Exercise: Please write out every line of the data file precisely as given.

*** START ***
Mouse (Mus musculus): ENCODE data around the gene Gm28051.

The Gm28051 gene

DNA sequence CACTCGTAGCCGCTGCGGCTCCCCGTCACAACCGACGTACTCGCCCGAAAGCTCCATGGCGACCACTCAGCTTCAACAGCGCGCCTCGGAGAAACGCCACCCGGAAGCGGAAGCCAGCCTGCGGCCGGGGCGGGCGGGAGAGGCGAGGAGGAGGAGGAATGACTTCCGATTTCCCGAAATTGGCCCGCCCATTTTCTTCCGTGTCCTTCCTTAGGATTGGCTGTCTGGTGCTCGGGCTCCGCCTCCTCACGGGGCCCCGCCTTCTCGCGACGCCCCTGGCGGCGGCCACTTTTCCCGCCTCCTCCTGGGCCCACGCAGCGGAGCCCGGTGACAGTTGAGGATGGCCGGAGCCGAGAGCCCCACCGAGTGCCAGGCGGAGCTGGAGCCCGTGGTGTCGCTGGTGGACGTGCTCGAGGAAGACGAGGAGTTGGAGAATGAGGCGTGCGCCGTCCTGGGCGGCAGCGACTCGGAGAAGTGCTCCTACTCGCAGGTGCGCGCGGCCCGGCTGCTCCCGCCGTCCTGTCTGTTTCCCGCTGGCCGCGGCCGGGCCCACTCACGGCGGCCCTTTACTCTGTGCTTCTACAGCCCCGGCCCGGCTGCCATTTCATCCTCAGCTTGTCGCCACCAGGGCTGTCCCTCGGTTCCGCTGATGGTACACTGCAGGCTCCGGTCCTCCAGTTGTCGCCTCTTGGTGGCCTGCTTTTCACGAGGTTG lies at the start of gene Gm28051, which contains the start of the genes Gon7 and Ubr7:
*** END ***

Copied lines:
Mouse (Mus musculus): ENCODE data around the gene Gm28051.

The Gm28051 gene

DNA sequence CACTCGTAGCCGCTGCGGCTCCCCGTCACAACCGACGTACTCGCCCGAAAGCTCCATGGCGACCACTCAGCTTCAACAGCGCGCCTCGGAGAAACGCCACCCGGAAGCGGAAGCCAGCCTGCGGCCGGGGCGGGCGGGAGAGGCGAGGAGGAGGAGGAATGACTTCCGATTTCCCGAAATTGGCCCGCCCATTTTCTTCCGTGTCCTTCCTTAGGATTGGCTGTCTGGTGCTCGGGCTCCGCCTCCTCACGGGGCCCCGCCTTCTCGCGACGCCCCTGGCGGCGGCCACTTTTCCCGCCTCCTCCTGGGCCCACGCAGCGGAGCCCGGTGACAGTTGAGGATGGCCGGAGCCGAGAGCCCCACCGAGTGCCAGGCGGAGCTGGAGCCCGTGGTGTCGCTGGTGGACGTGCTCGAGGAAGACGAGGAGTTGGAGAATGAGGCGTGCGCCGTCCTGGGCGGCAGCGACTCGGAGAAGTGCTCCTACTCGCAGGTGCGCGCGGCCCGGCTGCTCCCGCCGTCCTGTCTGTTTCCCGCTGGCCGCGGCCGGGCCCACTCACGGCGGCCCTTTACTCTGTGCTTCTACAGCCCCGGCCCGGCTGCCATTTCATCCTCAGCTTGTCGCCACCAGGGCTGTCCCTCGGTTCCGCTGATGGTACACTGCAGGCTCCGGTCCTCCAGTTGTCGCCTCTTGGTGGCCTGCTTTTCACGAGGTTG lies at the start of gene Gm28051, which contains the start of the genes Gon7 and Ubr7: